In the early 1970s, Dave noticed that baskets were becoming very popular, and he also noticed that many department stores were beginning to sell imported baskets. Dave wondered if people would appreciate baskets like the fine handcrafted ones his father used to make. So he asked his father to make a dozen market baskets, and then took them to a nearby town. They sold immediately and the shop requested more! J.W. made several dozen more baskets. Sadly, however, J.W. died at the age of 71, just as the family trade was being renewed.
Dave opened J.W.'s Handwoven Baskets™ in 1976 in Dresden. Interest in these beautiful handmade baskets continued to grow, until Dave had to find a place in which to expand his small basket factory. He found a very unlikely building: the old woolen mill where his mother had worked, built in the 1890s. It had been vacant since 1955, and had broken windows, uneven floors and a sagging roof. The brick walls were all of the facility that remained solid and strong. In this dilapidated building, Dave envisioned a basket factory with hundreds of craftsmen and craftswomen weaving, tacking, talking and laughing. He had proven to himself through his previous business ventures that he had a knack for envisioning the unlikely, so he approached his new venture with great enthusiasm.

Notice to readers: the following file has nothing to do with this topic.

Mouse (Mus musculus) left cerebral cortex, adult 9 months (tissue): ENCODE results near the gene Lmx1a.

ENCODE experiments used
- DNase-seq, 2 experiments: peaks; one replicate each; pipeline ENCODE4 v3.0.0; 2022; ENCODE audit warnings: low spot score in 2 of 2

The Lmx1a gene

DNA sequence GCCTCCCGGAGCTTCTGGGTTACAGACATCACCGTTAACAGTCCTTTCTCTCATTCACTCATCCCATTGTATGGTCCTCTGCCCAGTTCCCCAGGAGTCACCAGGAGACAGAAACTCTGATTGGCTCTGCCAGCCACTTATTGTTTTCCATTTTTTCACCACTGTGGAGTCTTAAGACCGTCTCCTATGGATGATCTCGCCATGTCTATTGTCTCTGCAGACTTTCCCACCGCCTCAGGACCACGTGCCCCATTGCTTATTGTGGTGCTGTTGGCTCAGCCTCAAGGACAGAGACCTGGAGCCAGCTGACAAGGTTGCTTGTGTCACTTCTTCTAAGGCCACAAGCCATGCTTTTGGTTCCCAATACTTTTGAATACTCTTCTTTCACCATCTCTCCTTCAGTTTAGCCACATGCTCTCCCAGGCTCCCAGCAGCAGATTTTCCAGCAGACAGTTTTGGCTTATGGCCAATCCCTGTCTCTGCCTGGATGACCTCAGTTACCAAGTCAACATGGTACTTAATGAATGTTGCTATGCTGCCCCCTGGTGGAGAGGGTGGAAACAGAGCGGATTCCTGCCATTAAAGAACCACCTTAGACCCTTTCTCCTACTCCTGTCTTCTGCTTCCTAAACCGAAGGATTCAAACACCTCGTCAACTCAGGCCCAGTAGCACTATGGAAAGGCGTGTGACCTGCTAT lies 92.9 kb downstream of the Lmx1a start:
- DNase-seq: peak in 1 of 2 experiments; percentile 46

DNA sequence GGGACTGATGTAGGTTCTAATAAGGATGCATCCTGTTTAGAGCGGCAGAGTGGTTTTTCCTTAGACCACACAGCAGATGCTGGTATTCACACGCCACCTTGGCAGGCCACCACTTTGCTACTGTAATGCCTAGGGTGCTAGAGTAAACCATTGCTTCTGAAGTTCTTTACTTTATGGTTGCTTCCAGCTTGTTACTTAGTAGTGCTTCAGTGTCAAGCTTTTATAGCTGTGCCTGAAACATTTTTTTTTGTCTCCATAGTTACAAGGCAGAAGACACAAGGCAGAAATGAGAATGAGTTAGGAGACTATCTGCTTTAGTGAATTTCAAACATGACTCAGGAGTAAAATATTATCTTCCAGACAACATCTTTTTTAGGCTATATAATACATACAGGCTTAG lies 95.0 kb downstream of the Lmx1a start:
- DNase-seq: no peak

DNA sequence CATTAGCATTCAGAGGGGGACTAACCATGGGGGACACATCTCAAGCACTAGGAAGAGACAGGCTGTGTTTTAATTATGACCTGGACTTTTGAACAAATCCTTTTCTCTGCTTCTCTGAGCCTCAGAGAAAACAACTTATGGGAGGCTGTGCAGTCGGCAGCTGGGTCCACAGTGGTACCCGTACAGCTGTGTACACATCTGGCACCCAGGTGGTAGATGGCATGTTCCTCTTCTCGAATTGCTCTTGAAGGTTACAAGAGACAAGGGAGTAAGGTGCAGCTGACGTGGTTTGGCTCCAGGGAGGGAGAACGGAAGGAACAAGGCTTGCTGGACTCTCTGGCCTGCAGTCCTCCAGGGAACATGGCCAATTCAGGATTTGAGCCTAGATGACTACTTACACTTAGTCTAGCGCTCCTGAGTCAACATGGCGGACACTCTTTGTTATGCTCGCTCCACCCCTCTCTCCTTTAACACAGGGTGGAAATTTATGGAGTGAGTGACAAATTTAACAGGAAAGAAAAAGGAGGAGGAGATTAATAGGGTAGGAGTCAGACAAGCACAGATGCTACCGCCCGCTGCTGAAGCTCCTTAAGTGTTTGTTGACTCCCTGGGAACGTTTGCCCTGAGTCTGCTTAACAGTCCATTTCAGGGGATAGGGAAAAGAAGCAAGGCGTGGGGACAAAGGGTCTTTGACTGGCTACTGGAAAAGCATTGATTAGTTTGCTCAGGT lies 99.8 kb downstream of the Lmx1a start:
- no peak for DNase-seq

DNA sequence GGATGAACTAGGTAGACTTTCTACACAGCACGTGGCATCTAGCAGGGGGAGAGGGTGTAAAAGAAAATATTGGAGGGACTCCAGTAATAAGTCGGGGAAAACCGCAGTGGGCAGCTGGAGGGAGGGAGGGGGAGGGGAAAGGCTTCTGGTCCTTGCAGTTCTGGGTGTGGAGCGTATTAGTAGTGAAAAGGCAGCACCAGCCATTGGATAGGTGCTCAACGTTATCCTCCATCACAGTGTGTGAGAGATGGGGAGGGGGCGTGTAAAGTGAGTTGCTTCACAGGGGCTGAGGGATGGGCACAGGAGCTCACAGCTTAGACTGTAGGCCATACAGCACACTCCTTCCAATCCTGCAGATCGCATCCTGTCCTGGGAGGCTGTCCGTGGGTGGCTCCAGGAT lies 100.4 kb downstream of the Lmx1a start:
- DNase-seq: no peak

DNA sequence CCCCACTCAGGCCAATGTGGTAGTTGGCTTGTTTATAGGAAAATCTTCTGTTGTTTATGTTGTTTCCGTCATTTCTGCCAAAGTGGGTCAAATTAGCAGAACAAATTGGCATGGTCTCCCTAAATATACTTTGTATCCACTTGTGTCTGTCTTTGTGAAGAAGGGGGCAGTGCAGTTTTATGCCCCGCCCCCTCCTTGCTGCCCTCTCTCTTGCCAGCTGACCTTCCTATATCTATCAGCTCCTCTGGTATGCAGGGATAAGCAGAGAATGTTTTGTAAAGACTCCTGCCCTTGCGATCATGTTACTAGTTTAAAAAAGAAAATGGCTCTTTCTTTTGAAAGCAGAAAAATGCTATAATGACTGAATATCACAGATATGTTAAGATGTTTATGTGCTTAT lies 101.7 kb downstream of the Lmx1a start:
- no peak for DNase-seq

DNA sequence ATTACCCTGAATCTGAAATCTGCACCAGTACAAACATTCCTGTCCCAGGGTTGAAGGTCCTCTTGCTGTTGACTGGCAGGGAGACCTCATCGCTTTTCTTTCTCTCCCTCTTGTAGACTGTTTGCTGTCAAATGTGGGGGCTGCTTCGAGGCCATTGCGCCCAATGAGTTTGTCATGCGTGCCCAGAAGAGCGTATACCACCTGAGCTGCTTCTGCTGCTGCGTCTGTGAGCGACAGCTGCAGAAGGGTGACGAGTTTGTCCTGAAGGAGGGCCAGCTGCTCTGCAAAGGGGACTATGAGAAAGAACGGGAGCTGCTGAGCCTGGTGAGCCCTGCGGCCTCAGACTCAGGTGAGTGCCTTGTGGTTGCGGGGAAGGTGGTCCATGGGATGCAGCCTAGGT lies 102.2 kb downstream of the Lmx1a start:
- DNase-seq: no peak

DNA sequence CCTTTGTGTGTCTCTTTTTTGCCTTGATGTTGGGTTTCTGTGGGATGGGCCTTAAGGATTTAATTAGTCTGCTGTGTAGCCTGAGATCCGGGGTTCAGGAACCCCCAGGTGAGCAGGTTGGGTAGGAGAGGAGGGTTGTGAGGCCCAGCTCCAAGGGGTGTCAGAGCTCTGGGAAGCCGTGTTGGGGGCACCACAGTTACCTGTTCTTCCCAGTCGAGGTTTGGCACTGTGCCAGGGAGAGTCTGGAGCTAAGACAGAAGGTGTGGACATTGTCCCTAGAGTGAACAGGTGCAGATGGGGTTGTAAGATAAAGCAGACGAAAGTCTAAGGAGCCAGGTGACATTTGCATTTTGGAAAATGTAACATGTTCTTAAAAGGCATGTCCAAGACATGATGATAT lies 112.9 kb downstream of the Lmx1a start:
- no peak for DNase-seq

Dave became increasingly convinced that American consumers wanted the handmade craftsmanship and quality of Longaberger baskets. He tried different ways to sell baskets at malls, department stores and other retails outlets, with varying degrees of success. In 1978, Dave discovered that the most effective way to sell the company's baskets was not through retail outlets but through home shows, where an educated home consultant could show Longaberger baskets and share the history and explain the craftsmanship that each basket holds. The Longaberger Company's direct sales organization was born.
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